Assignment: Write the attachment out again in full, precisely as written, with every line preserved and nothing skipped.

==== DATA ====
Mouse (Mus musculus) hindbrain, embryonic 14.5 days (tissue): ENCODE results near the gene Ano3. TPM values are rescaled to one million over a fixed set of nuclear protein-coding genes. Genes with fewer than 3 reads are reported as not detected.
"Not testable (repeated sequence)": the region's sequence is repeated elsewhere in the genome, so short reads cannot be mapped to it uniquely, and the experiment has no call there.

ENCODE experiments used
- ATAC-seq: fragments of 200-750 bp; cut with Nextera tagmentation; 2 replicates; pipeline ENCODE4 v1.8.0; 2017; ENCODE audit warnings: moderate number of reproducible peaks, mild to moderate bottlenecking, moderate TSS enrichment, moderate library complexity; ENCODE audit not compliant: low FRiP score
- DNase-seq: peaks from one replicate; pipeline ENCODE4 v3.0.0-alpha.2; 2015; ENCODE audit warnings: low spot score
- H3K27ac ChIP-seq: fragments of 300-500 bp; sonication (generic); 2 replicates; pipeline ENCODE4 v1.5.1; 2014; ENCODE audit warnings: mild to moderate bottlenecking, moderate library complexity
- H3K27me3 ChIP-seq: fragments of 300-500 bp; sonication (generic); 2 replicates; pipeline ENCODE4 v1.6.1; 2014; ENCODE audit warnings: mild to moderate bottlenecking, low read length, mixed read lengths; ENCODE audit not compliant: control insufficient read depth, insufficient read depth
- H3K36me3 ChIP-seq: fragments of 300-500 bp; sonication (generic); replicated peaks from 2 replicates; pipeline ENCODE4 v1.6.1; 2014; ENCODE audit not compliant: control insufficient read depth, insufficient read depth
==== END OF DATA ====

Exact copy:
Mouse (Mus musculus) hindbrain, embryonic 14.5 days (tissue): ENCODE results near the gene Ano3. TPM values are rescaled to one million over a fixed set of nuclear protein-coding genes. Genes with fewer than 3 reads are reported as not detected.
"Not testable (repeated sequence)": the region's sequence is repeated elsewhere in the genome, so short reads cannot be mapped to it uniquely, and the experiment has no call there.

ENCODE experiments used
- ATAC-seq: fragments of 200-750 bp; cut with Nextera tagmentation; 2 replicates; pipeline ENCODE4 v1.8.0; 2017; ENCODE audit warnings: moderate number of reproducible peaks, mild to moderate bottlenecking, moderate TSS enrichment, moderate library complexity; ENCODE audit not compliant: low FRiP score
- DNase-seq: peaks from one replicate; pipeline ENCODE4 v3.0.0-alpha.2; 2015; ENCODE audit warnings: low spot score
- H3K27ac ChIP-seq: fragments of 300-500 bp; sonication (generic); 2 replicates; pipeline ENCODE4 v1.5.1; 2014; ENCODE audit warnings: mild to moderate bottlenecking, moderate library complexity
- H3K27me3 ChIP-seq: fragments of 300-500 bp; sonication (generic); 2 replicates; pipeline ENCODE4 v1.6.1; 2014; ENCODE audit warnings: mild to moderate bottlenecking, low read length, mixed read lengths; ENCODE audit not compliant: control insufficient read depth, insufficient read depth
- H3K36me3 ChIP-seq: fragments of 300-500 bp; sonication (generic); replicated peaks from 2 replicates; pipeline ENCODE4 v1.6.1; 2014; ENCODE audit not compliant: control insufficient read depth, insufficient read depth